Poroshenko owes his office to the Western-backed February 22 coup that expelled his predecessor, Viktor Yanukovych, after Yanukovych refused to sign an Association Agreement with the European Union. Poroshenko was subsequently elected president under conditions where large sections of the population abstained or were intimidated by far-right forces.

Since his election, the new president has relied on the ultra-nationalist and fascist forces that played a major role in the coup. He has neither changed the government nor ordered new parliamentary elections. The nationalist Fatherland Party continues to hold the premiership and head the seven most important ministries, although its presidential candidate, Yulia Tymoshenko, received only 13 percent of the vote. The fascist Svoboda Party, whose candidate Oleh Tyahnybok received just 1.1 percent of the vote, has three ministers.

The armed forces had initially balked at firing on their own people and had been weakened by desertions. They have since been packed with ultra-rightists and fascists. Journalists who visit the Right Sector offices in Kiev, which are adorned with Swastikas, are boastfully told that hundreds of the group’s members are fighting in and alongside the army in Donbas in the east. Poroshenko needs these forces to suppress the working class, for whom his policies have disastrous implications.

The Association Agreement with the EU, which he has now signed, severs the link between Russia and the steel and coal industries of the Donets Basin that were built up in the Soviet era. It threatens to turn the entire region into an industrial desert, with the sort of mass unemployment that can presently be seen in parts of France’s Lorraine or Germany’s Ruhr.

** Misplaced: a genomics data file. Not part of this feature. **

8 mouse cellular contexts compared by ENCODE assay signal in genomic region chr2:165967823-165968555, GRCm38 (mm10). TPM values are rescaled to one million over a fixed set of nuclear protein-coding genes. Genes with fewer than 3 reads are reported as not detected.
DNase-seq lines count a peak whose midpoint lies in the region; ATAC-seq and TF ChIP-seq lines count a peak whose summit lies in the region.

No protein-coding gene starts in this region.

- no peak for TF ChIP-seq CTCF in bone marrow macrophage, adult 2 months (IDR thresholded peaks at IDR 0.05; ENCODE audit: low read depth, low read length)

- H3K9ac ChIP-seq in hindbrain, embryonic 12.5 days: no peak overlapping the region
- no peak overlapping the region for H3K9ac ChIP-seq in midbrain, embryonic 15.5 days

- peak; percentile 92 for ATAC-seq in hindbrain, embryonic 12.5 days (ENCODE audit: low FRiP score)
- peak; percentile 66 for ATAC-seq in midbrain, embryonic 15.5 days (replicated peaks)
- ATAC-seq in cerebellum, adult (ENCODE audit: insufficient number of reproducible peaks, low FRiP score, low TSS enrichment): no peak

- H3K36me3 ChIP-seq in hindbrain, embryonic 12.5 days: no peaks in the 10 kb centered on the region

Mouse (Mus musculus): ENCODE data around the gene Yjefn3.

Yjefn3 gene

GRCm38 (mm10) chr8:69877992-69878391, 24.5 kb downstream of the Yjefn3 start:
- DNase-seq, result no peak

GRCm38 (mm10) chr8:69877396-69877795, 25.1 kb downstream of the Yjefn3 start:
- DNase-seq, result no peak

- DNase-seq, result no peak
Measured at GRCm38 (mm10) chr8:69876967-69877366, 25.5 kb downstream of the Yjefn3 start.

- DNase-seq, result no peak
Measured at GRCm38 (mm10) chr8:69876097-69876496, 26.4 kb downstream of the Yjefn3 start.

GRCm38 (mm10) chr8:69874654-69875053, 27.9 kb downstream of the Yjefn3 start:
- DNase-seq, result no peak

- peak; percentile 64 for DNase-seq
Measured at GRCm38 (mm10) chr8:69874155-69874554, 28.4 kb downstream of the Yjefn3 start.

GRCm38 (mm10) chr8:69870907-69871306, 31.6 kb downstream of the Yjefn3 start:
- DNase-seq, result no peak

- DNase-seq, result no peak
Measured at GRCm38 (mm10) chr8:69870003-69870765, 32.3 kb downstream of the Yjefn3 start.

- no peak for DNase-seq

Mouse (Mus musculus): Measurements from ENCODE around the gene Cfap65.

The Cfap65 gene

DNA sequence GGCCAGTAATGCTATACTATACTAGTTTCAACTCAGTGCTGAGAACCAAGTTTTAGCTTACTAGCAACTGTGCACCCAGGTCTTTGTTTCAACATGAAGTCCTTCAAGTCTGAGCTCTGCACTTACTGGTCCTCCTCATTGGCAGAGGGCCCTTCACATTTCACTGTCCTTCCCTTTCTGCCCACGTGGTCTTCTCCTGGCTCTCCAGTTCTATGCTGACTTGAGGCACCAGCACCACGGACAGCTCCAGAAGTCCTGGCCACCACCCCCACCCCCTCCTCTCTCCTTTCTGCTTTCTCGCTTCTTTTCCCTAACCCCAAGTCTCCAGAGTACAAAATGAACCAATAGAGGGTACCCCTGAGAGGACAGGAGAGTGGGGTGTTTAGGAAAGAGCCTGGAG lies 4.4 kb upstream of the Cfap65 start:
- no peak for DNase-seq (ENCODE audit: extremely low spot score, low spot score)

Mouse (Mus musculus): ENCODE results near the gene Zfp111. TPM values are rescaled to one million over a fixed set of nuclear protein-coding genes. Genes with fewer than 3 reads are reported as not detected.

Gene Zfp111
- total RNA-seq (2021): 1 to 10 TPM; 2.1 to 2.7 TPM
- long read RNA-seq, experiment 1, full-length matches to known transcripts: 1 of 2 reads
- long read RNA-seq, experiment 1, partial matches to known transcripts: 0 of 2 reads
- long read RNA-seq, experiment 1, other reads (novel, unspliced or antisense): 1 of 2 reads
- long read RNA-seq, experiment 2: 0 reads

Many Ukrainians, especially those with Russian roots, rightly fear that the encroachments of NATO and the EU will provoke a war with Russia, which could trigger a nuclear world war.

Moreover, the Association Agreement requires that the country be subjected to the strict austerity measures of the EU and the International Monetary Fund. For the desperately poor majority of Ukrainians, this means even deeper poverty and the gutting of social benefits without which they cannot survive.

It is left to the German Social Democrats, Greens and Left Party to promote these thoroughly reactionary policies as steps toward freedom and democracy and glorify the oligarch Poroshenko and his ultra-right supporters as democratic luminaries.

The events in Ukraine confirm what was already apparent in Greece and other countries: in the depths of crisis, the EU and European capitalism have nothing to offer working people other than social degradation, exploitation and war.

 

Peter Schwarz

Here are the states where you are most likely to be wiretapped

According to the Administrative Office of the U.S. Court’s Wiretap Report, here’s where wiretapping occurs the most